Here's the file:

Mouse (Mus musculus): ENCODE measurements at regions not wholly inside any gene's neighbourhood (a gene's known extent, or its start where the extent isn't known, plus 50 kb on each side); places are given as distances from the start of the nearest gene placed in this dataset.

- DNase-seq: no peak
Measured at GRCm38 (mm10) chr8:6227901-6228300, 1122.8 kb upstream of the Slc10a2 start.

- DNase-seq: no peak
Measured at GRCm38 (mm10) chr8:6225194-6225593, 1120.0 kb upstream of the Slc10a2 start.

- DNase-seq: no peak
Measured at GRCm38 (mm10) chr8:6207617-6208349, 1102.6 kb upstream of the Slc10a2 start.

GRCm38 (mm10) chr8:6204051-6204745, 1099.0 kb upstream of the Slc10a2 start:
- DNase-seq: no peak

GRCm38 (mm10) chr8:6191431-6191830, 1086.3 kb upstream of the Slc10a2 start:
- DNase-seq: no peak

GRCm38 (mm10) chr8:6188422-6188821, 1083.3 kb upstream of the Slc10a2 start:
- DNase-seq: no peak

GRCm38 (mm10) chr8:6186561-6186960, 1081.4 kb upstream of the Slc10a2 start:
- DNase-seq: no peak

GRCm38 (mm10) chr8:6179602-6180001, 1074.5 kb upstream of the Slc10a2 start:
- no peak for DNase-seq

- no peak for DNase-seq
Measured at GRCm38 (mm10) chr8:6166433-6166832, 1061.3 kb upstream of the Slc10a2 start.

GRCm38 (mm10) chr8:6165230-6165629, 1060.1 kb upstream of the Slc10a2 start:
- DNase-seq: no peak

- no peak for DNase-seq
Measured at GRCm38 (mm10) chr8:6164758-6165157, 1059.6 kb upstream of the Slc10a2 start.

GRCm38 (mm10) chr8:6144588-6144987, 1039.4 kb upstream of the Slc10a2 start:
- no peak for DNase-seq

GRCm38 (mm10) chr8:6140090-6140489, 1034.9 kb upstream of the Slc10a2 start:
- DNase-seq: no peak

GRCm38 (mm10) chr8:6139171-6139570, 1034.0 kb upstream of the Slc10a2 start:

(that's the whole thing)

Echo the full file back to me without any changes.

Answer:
Mouse (Mus musculus): ENCODE measurements at regions not wholly inside any gene's neighbourhood (a gene's known extent, or its start where the extent isn't known, plus 50 kb on each side); places are given as distances from the start of the nearest gene placed in this dataset.

- DNase-seq: no peak
Measured at GRCm38 (mm10) chr8:6227901-6228300, 1122.8 kb upstream of the Slc10a2 start.

- DNase-seq: no peak
Measured at GRCm38 (mm10) chr8:6225194-6225593, 1120.0 kb upstream of the Slc10a2 start.

- DNase-seq: no peak
Measured at GRCm38 (mm10) chr8:6207617-6208349, 1102.6 kb upstream of the Slc10a2 start.

GRCm38 (mm10) chr8:6204051-6204745, 1099.0 kb upstream of the Slc10a2 start:
- DNase-seq: no peak

GRCm38 (mm10) chr8:6191431-6191830, 1086.3 kb upstream of the Slc10a2 start:
- DNase-seq: no peak

GRCm38 (mm10) chr8:6188422-6188821, 1083.3 kb upstream of the Slc10a2 start:
- DNase-seq: no peak

GRCm38 (mm10) chr8:6186561-6186960, 1081.4 kb upstream of the Slc10a2 start:
- DNase-seq: no peak

GRCm38 (mm10) chr8:6179602-6180001, 1074.5 kb upstream of the Slc10a2 start:
- no peak for DNase-seq

- no peak for DNase-seq
Measured at GRCm38 (mm10) chr8:6166433-6166832, 1061.3 kb upstream of the Slc10a2 start.

GRCm38 (mm10) chr8:6165230-6165629, 1060.1 kb upstream of the Slc10a2 start:
- DNase-seq: no peak

- no peak for DNase-seq
Measured at GRCm38 (mm10) chr8:6164758-6165157, 1059.6 kb upstream of the Slc10a2 start.

GRCm38 (mm10) chr8:6144588-6144987, 1039.4 kb upstream of the Slc10a2 start:
- no peak for DNase-seq

GRCm38 (mm10) chr8:6140090-6140489, 1034.9 kb upstream of the Slc10a2 start:
- DNase-seq: no peak

GRCm38 (mm10) chr8:6139171-6139570, 1034.0 kb upstream of the Slc10a2 start: